DEY ISSUES A STATEMENT OPPOSING BETSY DEVOS’ NOMINATION FOR SECRETARY OF EDUCATION
DEY is issuing a assertion in opposition to the nomination of Betsy DeVos for Secretary of Education.
DeVos confirmed in her listening to testimony on January seventeenth that she is profoundly unqualified to serve as Secretary of Education. She used to be unable to reply simple questions or tackle controversial issues. But, most importantly, she is in opposition to public schooling and, instead, desires to privatize public education. DeVos has a verified records of assisting efforts that discriminate towards low-income communities and communities of color. At DEY, we assist the equal chance of each and every younger infant for an high-quality education. We are mainly involved that DeVos will undermine the country wide and kingdom efforts to promote well-known preschool public education.
For more information about advocacy for appropriate public education, visit DEY’s website at www.thedeyproject.com.
ECE POLICY MATTERS’ SUSAN OCHSHORN DISCUSSES BETSY DE VOS NOMINATION AND DEY’S LATEST REPORT, “TEACHERS SPEAK OUT”
THE POWER OF THEIR VOICES: EARLY CHILDHOOD TEACHERS TALK SCHOOL REFORM
A former preschool instructor carried the torch for democracy at the affirmation hearing for Betsy DeVos, Donal Trump’s nominee for Secretary of Education. “The Senate ought to to be a rubber stamp, Patty Murray said. We owe it t the American humans to put households and youth first, no longer billionaires.”
Those were fighting words from the mild-mannered senator from Washington State, and senior Democrat on the Health, Education, Labor, and Pensions committee. Especially with Microsoft and Amazon among her top campaign contributors from 2011 to 2016. But as the results of our recent election attest, women’s ascent to power is convoluted. The pacts we make can be Faustian: these days, a former Microsoft executive runs Washington’s department of early learning.
In the week earlier than the hearing, as opponents of DeVos signed petitions, known as their senators, and advised contributors of the HELP committee to dump her, Defending the Early Years, a nonprofit corporation based totally in Boston, released “Teachers Speak Out.” The report highlights the concerns of early childhood teachers about the impact of school reforms on low-income children. Authors Diane E. Levin and Judith L. Van Hoorn culled their data from interviews with 34 educators in California, Florida, Illinois, Massachusetts, New Hampshire, New York, Vermont, and Washington, DC.
The link between socioeconomic status and academic achievement has been firmly established in research. According to the National Center for Children in Poverty, 47 percent of children under six years old lived in low-income families near or beneath the poverty line in 2014. The stage rises to almost 70 percentage for Black and Native-American adolescents and 64 percent for Hispanic youngsters. In a current survey carried out by way of the Council of Chief State School Officers—which helped design the Common Core standards—teachers throughout the United States listed household stress, poverty, and gaining knowledge of and psychological troubles as the pinnacle obstacles to scholar success.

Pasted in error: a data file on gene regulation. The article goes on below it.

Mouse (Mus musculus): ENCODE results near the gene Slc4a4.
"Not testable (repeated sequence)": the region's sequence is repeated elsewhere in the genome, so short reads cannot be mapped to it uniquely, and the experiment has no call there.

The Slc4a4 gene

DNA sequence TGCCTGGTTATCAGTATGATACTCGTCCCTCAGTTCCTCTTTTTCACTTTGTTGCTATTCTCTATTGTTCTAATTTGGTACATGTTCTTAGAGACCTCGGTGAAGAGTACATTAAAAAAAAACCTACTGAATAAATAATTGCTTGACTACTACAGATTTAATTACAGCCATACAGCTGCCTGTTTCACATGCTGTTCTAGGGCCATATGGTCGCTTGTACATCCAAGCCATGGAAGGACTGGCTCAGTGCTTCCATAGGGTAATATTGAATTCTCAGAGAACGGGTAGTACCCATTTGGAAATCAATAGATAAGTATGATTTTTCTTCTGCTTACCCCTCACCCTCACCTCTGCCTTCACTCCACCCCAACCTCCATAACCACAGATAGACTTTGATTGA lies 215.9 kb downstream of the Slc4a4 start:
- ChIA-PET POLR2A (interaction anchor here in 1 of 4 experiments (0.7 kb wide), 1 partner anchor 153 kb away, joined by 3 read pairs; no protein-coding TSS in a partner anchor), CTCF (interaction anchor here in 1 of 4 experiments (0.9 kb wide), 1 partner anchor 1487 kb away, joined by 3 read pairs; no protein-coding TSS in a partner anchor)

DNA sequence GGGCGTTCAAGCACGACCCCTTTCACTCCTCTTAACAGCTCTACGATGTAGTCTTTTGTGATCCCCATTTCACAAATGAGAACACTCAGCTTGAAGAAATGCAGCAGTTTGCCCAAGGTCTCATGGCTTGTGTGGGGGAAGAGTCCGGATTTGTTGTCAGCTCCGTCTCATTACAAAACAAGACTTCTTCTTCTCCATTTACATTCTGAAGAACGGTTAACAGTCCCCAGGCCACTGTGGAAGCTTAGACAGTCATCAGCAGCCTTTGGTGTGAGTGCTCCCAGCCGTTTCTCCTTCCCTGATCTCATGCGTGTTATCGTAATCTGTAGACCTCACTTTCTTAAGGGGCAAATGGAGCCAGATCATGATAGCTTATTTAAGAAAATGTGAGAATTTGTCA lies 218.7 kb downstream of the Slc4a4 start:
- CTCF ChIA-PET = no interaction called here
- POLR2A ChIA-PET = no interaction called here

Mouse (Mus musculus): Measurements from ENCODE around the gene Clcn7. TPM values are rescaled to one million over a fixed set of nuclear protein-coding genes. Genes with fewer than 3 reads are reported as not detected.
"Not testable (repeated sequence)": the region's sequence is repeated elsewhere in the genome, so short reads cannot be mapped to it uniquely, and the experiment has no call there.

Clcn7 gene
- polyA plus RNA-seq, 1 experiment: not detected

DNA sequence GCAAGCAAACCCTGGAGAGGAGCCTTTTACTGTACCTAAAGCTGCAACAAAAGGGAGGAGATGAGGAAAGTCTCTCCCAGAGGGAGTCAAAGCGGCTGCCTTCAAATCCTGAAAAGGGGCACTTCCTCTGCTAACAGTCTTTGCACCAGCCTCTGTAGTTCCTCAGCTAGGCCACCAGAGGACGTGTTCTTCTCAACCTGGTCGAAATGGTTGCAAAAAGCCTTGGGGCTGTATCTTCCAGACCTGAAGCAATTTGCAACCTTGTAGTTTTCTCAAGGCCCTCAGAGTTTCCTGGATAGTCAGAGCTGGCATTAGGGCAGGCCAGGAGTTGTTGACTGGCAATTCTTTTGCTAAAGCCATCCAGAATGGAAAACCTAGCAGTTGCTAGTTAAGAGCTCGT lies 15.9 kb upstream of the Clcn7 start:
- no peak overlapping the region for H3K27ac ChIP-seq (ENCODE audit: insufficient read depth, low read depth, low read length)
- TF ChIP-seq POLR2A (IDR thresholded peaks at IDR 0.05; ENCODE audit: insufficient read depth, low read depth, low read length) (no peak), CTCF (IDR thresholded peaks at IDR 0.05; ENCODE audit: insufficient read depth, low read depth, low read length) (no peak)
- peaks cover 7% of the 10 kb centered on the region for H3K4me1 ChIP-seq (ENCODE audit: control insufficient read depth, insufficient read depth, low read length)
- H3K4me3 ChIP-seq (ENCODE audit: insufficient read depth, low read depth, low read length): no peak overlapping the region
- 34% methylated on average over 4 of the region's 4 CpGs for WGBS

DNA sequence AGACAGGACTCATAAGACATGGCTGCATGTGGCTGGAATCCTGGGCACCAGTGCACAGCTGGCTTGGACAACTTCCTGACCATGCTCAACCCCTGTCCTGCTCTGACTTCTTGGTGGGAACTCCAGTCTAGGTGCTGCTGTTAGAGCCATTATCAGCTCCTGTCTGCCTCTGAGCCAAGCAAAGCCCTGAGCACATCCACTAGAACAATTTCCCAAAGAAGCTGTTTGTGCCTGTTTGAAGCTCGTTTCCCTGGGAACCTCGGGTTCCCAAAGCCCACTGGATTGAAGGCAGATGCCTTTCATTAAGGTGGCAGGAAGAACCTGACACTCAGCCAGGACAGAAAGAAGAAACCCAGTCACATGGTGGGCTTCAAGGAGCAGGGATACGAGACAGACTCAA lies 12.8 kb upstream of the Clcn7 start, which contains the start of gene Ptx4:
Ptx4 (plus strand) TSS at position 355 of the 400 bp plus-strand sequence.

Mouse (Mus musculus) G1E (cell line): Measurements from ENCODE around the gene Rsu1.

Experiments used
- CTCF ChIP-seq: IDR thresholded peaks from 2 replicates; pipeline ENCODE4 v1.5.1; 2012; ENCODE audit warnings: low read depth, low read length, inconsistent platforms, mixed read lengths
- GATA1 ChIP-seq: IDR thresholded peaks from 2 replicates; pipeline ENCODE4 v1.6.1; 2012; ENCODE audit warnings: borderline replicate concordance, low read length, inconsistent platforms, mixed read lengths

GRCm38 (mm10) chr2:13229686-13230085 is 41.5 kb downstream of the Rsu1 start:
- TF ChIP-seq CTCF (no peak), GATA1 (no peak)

Yet the mandates of the Common Core are exacerbating the problem. As Levin and Van Hoorn factor out in the report’s introduction, “recent reforms…have been developed and applied through human beings with precise intentions however frequently little formal knowledge of early child development.” Those with the expertise now face a “profound ethical dilemma.” As top-down mandates dictate the teaching and assessment of narrow academic skills at younger and younger ages, early childhood educators are forced to do the “least harm,” rather than the “most good.”
In an alternate at the hearing, between DeVos and Todd Young, a Republican senator from Indiana, she crowed about our “great opportunity…to really empower [teachers] in a new way to do what they do best.” She horrifies educators. They’ve been leaving the field, exhausted and dispirited, in report numbers. Respect for the career and morale are at an all-time low, as instructors have picked up the slack for a society that starves its colleges and communities, and blames them for all its ills. But out of this malaise, a new activism has emerged, with superb electricity committed to defeating her.
Early childhood teachers—with some high-quality exceptions—have been lacking from the action. The motives are complex. This is a body of workers that has lengthy been marginalized, their work devalued, and information ignored. “It’s simply babysitting,” New Jersey’s governor, Chris Christie, stated some years ago, of his state’s prekindergarten program—a grasp shared with the aid of many, and internalized via these in the field. Salaries for educators working in community-based packages are extensively much less than these of their colleagues in the public schools. Many are dwelling in poverty, and troubled by means of the poisonous stress frequent amongst their students. The most up-to-date practitioners are concerned about placing their careers at risk. Few have been inclined to go on the report with their critique.